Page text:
Daley giveth, and Daley taketh away. From the Network Builder (Fall): “Affordable housing units Chicago’s Department of Housing helped finance in 1994 and 1995: 5,205….Housing units Chicago’s Department of Buildings demolished in 1994 and 1995: 7,491.”

An amazingly articulate body of water. “The River, of course, is our customer,” writes Laurene von Klan in the “River Reporter,” newsletter of Friends of the Chicago River (Winter). “But what does the river want?…Often the River makes its needs clear–it floats some trash up to the surface, reminding us that while the river has gotten a lot cleaner, we still have more work to do. Banks stripped bare of vegetation by high waters are symptoms of the impervious shell of concrete that has grown over the region….It asks us to change the way that we use water in our homes and businesses. It asks that we actively think about it, and enjoy it. It asks us to respect it as a living thing.”

“When the board gave schools the option of going private with maintenance this year, Gladstone [Elementary School, on the near west side] didn’t think twice. ‘Why? We weren’t clean,’ says [principal Gary] Moriello. ‘It was as simple as that.'” The school contracted with Hugo’s Cleaning Service. “All of the Hugo workers hired in August proved unsatisfactory, but they were easy to remove,” writes Elizabeth Duffrin in Catalyst (December). “‘Unlike board employees where it can take forever and a day, I can just say, get rid of him. Done, gone. Just like that,’ says Moriello.”

The public’s interests. Trends in U.S. public opinion, according to the General Social Survey conducted by the University of Chicago’s National Opinion Research Center (University of Chicago Chronicle, October 24). Percentage of urban residents who favored more welfare spending in 1990: 35. In 1996: 19. Percentage supporting more education spending in 1972: 40. In 1996: 74. Percentage supporting more spending on the environment, 1989: 75 (all-time high). In 1996: 63. Percentage of all surveyed who said homosexuality is “always wrong,” 1991: 76. In 1996: 61.

Yeah, but the Druids didn’t have to work in theirs. On March 20, notes an Adler Planetarium press release, visitors will be able to participate in “our seasonal sunset ceremony, witnessing the Sun setting against Chicago’s megalithic skyscrapers in the style of Stonehenge.”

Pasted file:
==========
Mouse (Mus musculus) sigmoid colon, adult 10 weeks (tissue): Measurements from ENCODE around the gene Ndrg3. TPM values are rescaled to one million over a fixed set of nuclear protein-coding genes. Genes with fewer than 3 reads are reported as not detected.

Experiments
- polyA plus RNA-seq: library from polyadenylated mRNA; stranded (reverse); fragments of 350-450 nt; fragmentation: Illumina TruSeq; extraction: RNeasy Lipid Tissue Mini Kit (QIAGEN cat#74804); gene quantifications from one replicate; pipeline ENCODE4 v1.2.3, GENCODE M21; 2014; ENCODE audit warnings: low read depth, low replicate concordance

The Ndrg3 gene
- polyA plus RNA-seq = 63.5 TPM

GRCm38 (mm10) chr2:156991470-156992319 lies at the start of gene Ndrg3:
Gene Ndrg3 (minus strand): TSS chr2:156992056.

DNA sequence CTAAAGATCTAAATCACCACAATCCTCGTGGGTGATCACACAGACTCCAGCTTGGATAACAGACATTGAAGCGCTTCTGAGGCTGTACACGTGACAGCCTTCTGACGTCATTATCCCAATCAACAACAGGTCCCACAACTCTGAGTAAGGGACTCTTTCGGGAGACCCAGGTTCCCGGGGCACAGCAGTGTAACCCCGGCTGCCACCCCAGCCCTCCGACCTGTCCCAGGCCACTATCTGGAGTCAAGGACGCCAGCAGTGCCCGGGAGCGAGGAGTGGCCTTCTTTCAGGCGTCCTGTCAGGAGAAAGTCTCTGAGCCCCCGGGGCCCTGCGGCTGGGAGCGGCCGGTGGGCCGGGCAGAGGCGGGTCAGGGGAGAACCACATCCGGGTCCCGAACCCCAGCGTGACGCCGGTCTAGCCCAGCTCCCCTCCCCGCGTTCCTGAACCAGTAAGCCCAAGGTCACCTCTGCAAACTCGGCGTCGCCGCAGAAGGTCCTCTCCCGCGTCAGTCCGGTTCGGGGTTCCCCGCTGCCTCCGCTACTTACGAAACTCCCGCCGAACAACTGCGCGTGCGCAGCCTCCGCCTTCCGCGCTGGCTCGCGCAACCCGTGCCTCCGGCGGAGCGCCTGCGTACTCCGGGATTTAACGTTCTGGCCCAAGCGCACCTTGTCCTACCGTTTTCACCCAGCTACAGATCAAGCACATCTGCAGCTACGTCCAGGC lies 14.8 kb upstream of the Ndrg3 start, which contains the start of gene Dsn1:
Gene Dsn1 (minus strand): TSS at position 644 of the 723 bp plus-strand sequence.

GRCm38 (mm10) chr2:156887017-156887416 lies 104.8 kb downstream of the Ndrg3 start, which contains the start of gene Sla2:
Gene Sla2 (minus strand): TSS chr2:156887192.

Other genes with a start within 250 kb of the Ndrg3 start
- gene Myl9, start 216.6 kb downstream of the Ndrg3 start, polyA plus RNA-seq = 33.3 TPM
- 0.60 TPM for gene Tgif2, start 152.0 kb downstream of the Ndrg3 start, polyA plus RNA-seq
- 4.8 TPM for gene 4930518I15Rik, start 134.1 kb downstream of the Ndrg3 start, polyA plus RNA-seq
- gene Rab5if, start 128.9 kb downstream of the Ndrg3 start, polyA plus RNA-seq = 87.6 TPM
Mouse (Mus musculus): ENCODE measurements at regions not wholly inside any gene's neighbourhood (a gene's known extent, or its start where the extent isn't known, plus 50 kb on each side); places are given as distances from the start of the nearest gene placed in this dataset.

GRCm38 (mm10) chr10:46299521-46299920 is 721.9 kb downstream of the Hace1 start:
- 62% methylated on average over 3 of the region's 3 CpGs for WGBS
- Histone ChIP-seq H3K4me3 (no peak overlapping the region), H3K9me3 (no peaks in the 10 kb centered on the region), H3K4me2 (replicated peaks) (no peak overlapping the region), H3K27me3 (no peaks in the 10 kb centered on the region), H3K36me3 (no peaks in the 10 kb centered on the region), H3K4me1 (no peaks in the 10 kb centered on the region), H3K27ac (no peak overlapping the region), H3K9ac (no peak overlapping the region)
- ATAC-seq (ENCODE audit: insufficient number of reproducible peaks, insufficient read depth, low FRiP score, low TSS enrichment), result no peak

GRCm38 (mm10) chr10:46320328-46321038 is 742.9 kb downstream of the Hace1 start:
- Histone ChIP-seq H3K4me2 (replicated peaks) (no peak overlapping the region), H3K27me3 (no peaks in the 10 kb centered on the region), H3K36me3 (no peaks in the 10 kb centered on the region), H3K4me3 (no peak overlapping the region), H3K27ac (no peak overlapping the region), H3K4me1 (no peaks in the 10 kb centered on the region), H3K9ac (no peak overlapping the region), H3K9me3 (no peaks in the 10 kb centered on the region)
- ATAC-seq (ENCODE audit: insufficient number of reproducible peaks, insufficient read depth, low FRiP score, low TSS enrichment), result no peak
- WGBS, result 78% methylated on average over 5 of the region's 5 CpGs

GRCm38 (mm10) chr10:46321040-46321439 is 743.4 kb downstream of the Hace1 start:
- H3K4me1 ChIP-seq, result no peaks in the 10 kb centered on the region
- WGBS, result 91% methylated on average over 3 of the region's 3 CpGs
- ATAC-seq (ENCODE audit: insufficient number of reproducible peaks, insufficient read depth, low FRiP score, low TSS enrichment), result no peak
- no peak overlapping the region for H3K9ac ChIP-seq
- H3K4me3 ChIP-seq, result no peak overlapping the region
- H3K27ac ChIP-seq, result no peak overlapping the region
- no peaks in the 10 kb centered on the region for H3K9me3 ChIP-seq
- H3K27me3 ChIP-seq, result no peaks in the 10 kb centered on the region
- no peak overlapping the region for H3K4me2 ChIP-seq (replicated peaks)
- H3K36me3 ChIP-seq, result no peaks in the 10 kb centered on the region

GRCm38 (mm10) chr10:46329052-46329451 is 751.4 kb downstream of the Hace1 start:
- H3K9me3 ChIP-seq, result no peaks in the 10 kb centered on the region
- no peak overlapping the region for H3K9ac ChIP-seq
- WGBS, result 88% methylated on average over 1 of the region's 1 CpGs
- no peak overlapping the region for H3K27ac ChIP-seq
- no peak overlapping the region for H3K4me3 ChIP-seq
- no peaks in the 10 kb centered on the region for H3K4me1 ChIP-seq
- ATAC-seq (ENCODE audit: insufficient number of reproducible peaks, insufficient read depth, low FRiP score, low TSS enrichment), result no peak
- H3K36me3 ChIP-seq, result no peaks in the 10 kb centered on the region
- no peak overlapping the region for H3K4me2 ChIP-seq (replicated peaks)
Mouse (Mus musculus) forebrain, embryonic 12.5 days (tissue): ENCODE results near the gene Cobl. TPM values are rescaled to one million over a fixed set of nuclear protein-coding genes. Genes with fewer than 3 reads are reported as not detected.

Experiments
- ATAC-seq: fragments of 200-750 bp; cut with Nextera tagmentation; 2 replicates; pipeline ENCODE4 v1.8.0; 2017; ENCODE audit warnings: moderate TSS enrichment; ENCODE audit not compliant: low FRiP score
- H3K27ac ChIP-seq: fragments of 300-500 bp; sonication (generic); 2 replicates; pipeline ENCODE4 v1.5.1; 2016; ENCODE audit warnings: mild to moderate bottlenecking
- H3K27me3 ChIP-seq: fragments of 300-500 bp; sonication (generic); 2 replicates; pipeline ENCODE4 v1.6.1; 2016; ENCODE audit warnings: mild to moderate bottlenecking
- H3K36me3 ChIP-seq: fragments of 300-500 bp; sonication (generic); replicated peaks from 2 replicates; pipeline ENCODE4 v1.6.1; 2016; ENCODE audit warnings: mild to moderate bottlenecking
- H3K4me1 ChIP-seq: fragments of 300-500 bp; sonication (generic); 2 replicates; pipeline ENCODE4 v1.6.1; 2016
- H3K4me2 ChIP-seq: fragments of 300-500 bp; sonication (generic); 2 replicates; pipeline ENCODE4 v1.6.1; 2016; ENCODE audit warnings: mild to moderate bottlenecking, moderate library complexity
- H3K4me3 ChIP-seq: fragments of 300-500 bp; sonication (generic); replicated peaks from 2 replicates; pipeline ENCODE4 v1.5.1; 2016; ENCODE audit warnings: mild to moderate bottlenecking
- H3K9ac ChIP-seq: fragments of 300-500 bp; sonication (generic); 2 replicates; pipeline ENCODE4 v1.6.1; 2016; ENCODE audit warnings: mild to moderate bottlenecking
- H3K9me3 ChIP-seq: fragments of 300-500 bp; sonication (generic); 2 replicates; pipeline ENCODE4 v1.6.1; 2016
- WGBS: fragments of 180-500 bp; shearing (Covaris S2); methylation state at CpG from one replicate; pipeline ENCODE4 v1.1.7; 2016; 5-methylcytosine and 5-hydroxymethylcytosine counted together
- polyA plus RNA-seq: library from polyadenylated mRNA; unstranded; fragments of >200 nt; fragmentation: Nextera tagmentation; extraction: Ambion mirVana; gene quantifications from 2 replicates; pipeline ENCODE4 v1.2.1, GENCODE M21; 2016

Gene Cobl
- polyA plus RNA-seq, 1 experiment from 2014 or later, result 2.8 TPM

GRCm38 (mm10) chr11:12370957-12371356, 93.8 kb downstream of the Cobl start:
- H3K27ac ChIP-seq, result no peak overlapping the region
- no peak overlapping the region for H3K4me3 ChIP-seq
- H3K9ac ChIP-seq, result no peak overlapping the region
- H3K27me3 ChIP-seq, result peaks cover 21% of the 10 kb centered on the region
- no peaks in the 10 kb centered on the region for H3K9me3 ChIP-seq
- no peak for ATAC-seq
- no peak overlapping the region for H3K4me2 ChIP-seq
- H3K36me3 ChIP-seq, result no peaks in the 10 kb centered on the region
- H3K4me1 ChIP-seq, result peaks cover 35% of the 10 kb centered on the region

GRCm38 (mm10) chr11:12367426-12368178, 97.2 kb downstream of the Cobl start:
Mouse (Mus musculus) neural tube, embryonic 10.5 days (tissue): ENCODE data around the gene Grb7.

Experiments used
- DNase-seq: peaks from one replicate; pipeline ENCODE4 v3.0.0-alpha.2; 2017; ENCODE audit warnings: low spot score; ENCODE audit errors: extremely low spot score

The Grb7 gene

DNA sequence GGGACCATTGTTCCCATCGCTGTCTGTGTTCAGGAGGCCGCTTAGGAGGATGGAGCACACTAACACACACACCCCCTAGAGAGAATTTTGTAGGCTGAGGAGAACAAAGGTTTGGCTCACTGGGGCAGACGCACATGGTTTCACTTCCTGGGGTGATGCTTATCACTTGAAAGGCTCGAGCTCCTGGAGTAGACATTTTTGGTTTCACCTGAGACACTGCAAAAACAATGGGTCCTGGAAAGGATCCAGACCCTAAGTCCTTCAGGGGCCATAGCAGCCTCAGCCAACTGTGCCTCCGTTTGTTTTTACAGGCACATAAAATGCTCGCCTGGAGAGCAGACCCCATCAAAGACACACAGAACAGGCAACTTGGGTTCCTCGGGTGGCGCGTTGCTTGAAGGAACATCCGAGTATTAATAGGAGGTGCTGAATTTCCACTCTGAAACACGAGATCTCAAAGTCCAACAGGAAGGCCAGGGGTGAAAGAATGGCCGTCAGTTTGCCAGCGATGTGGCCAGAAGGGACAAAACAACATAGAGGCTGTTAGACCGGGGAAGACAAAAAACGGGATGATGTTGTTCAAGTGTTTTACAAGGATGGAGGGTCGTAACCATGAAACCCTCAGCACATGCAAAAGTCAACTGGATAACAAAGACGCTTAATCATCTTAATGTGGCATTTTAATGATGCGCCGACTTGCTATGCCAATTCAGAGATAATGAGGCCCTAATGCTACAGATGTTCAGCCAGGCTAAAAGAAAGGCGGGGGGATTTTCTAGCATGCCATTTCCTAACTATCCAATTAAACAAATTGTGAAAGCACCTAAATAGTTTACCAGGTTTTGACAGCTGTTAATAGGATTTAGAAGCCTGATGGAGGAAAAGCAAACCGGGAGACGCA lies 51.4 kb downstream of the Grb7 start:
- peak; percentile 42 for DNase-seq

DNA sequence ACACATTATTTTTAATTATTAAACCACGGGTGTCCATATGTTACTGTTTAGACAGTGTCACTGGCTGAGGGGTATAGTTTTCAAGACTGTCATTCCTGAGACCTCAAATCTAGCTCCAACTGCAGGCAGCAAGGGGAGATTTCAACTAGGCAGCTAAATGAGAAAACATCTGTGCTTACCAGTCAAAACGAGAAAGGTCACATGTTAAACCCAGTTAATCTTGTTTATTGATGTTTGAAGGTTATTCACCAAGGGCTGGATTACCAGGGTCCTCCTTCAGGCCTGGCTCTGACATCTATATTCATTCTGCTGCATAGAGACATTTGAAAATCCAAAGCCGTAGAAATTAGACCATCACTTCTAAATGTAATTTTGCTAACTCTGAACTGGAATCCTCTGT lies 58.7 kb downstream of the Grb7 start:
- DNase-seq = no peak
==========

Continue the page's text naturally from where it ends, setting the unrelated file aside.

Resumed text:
“There are, in fact, very few historic landscapes of any size in Illinois,” writes Theodore Hild, chief of the state Historic Preservation Agency’s Preservation Services Division, in Historic Illinois (December). “This diminution of the landscape’s integrity is perfectly natural. Think of Illinois as a food factory. Then think of the rural landscape as the infrastructure supporting it. Changes have occurred in our landscape so that the food factory could be updated like any other industry.”

Naive kid from city visits suburb for first time. Jacob Borshard (writing in F Newsmagazine, December) steps off the Metra train in Lake Forest: “I struggle to distinguish the street from the sidewalk. They’re both so clean that I can’t tell the difference between the two.”

Travel writers who need a vacation, from the newsletter “Traveling Healthy”: “According to Greek mythology, Icarus’s flight was not going well; his back was cold. He went higher to warm up, but his waxed wings melted and he fell into the sea. The quandary of back comfort and air travel continues.”

What Illinois elections are about, according to James Merriner in Illinois Issues (November): “To simplify crudely: If Republicans control the legislature, the Illinois State Medical Society, which poured cash into the two GOP leaders’ PACs, gets its payoff in the form of limits on malpractice suits. If Democrats control the legislature, the Illinois Trial Lawyers, which poured cash into the two Democratic leaders’ PACs, gets its payoff in the form of rejection of these limits.”

“The census of 1990 reveals that the United States is not a nation in decline,” writes University of Michigan sociologist Reynolds Farley in his new book The New American Reality: Who We Are, How We Got Here, Where We Are Going. “The most important indicators show that we are a healthier, better educated, richer nation than we were a quarter-century ago and a nation that provides more nearly equal opportunities to a larger share of the population.” Most tellingly, he notes, “Babies, both white and black, were twice as likely to die before their first birthday in 1970 as in 1994.” Why are so many people anxious, then? “Fears about decline are based upon the fact that, despite growth and change, disparities between socioeconomic classes and between blacks and whites are not decreasing….The middle class is certainly not in danger of extinction but, unlike the decades before 1973, it is not growing. The middle class must work longer and harder to maintain its status, and it is increasingly difficult for families to move up from poverty.”